Unenthusiastic Voters Not Donating
The electorate is less alarmed than it was four years ago. Which is good!
There’s a weird report in POLITICO under the headline “‘Whistling past the graveyard’: Dem fear grows over massive grassroots fundraising hit.” It starts off with this:
One of the best online fundraising days for Democrats this year was the day of Joe Biden’s campaign launch — but even that day’s haul was meager compared to his campaign kickoff four years ago.
That’s among the findings of an analysis of fundraising for the first half of the year through ActBlue, the party’s primary donation processor. Small-dollar giving at the federal level totaled $312 million in the first half of 2023 — a drop-off of more than $30 million compared to this point in the 2020 cycle. The platform also had 32 percent fewer donors in the second quarter this year compared to four years prior, although its total fundraising including state and local campaigns increased slightly due to more recurring donors.
Comparing 2024 to 2020 makes little sense, though. In 2020, there was an incumbent, highly polarizing, Republican President and a wide-open race in the Democratic primaries to see who the party would run against him. In 2024, there’s an incumbent Democratic President being opposed for the nomination by a couple of nutjobs. Why would Democrats be contributing at comparable rates?
“Because small donors are a proxy for enthusiasm, if people aren’t concerned about the drop-off in contributions, then they just aren’t paying attention or whistling past the graveyard,” said Ari Rabin-Havt, who served as deputy campaign manager on Sen. Bernie Sanders’ 2020 presidential campaign. “The impact is from top to bottom. You can see it in the ActBlue number, you can see it from the DNC down through every group. There has to be a quick examination among Democrats about what is creating this enthusiasm gap.”
Does there now? We’ve known for quite some time that Democrats are, in the main, not super enthusiastic about Joe Biden. Despite more or less doing what he was nominated to do—defeat Donald Trump and restore a sense of relative normalcy to American politics—huge swaths of his partisans are naturally disappointed that, despite having control of the White House and House of Representatives and nominal control of the Senate for two years, they haven’t gotten everything they wanted. This was inevitable.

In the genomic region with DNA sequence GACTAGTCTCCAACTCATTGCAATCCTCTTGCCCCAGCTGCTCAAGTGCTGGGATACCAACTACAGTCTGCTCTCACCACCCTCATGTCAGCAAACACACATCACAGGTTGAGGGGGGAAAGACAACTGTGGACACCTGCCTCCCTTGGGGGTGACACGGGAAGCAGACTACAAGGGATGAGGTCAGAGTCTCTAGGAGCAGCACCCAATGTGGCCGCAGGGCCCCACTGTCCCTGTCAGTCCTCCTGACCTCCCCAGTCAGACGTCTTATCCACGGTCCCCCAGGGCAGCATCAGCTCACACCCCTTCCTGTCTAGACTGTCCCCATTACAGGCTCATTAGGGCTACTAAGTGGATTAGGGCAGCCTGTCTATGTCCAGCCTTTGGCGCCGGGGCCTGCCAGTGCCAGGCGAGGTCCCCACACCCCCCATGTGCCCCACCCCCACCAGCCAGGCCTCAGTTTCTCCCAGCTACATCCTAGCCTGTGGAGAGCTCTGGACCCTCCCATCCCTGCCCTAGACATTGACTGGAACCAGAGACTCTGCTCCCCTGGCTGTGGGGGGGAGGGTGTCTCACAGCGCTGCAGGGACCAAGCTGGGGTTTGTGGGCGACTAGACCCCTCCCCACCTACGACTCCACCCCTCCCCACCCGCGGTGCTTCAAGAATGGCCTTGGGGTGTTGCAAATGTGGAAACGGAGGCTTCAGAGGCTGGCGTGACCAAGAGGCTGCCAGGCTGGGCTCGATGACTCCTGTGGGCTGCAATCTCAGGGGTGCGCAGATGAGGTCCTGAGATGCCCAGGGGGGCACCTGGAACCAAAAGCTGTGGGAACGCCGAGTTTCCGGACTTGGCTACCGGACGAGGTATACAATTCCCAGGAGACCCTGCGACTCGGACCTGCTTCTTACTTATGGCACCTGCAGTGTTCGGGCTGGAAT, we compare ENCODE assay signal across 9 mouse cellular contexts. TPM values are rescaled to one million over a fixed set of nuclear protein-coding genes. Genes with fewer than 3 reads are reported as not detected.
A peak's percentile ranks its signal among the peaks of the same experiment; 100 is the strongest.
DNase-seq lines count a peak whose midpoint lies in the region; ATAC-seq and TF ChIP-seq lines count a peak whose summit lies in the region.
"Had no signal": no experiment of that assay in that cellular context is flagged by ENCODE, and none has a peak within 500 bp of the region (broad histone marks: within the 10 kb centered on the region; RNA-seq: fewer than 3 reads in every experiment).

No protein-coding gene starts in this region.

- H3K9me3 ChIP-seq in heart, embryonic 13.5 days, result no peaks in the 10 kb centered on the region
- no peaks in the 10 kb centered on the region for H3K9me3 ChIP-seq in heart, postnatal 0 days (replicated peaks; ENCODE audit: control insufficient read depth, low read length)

The lack of grassroots engagement is a warning sign for Biden ahead of a tough election cycle, raising questions about whether the 80-year-old incumbent is exciting the Democratic base the way he will need to win a second term. The new data also suggests that the threat of Donald Trump, once a huge driver of Democratic fundraising, is not motivating donors like it used to.
Which is a good thing, no? Trump is no longer President and is bankrupting his campaign funds paying for multiple legal fights, some of them involving major felonies. He’s just not as scary as he was four years ago.
Still, I fully understand why ActBlue wants to gin up enthusiasm among the Democratic base. But this chart, appearing at this point in the POLITICO report, is, no pun intended, the elephant in the room:
For those not visually inclined, reporter Jessica Piper makes it explicit:
Online fundraising has been critical for Democrats over the last few cycles, allowing the party to keep control of the Senate in 2022 while powering Biden’s 2020 bid. The party still far outraised their Republican counterparts on the corresponding WinRed platform.
Granting that ActBlue (founded in 2004) is far better established than WinRed (2019), Democrats are massively out-fundraising Republicans. That, not an ostensible “massive grassroots fundraising hit,” would seem to be the more meaningful metric of enthusiasm.
There are several more paragraphs to the story but it just comes across as professional fundraisers whining that they’re having to lay off staff because they’re not getting their cut. Which, again, is a perfectly reasonable complaint from their perspective. But it sure as hell doesn’t portend a major problem for Democrats when they’re easily outpacing the opposition party. Especially when, again, the odds-on favorite for the GOP Presidential nomination is spending money on legal fees faster than he can raise it.